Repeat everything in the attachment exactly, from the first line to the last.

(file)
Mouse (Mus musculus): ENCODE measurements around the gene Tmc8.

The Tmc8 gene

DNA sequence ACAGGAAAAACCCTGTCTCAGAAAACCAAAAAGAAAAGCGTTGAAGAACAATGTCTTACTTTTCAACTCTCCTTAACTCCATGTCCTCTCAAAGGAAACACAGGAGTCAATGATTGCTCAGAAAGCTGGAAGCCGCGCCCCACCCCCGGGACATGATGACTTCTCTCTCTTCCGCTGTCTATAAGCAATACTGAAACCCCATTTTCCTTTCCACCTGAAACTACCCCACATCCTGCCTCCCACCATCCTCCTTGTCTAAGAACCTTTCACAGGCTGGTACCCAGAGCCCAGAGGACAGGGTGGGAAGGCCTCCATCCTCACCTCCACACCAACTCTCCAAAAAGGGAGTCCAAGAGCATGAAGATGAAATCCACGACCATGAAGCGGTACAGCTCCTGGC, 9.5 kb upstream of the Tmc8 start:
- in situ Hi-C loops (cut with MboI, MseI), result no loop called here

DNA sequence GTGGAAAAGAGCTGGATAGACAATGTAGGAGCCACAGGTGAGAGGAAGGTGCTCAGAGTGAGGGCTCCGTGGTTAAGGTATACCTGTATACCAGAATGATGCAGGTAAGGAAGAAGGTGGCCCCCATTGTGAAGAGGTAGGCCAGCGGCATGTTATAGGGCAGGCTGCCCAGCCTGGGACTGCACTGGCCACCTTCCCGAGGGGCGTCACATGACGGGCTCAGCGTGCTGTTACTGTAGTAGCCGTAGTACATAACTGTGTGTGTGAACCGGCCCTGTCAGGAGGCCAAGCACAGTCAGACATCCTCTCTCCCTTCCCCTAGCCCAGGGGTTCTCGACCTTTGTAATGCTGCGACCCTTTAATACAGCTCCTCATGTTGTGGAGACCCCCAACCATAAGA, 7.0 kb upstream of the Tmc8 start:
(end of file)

Mouse (Mus musculus): ENCODE measurements around the gene Tmc8.

The Tmc8 gene

DNA sequence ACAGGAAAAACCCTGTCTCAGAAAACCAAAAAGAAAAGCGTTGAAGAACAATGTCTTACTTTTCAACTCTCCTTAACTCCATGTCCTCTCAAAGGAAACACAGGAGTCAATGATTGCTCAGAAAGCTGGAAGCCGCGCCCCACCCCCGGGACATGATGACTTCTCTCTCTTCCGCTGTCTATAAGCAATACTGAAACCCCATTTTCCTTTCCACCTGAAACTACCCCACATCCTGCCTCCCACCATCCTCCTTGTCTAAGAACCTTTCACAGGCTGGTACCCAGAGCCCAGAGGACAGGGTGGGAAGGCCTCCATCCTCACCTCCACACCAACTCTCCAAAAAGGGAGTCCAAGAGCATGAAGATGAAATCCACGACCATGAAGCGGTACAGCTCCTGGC, 9.5 kb upstream of the Tmc8 start:
- in situ Hi-C loops (cut with MboI, MseI), result no loop called here

DNA sequence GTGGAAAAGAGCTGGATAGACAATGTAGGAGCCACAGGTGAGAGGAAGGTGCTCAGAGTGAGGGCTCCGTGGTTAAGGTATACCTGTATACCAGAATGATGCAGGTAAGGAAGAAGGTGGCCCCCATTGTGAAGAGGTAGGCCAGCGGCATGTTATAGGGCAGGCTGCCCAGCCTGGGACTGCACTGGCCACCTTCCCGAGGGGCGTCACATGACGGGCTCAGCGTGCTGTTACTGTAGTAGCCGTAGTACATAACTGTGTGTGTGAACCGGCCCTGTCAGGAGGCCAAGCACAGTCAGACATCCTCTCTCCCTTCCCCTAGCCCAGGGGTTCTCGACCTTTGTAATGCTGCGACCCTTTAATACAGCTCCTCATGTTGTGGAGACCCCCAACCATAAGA, 7.0 kb upstream of the Tmc8 start: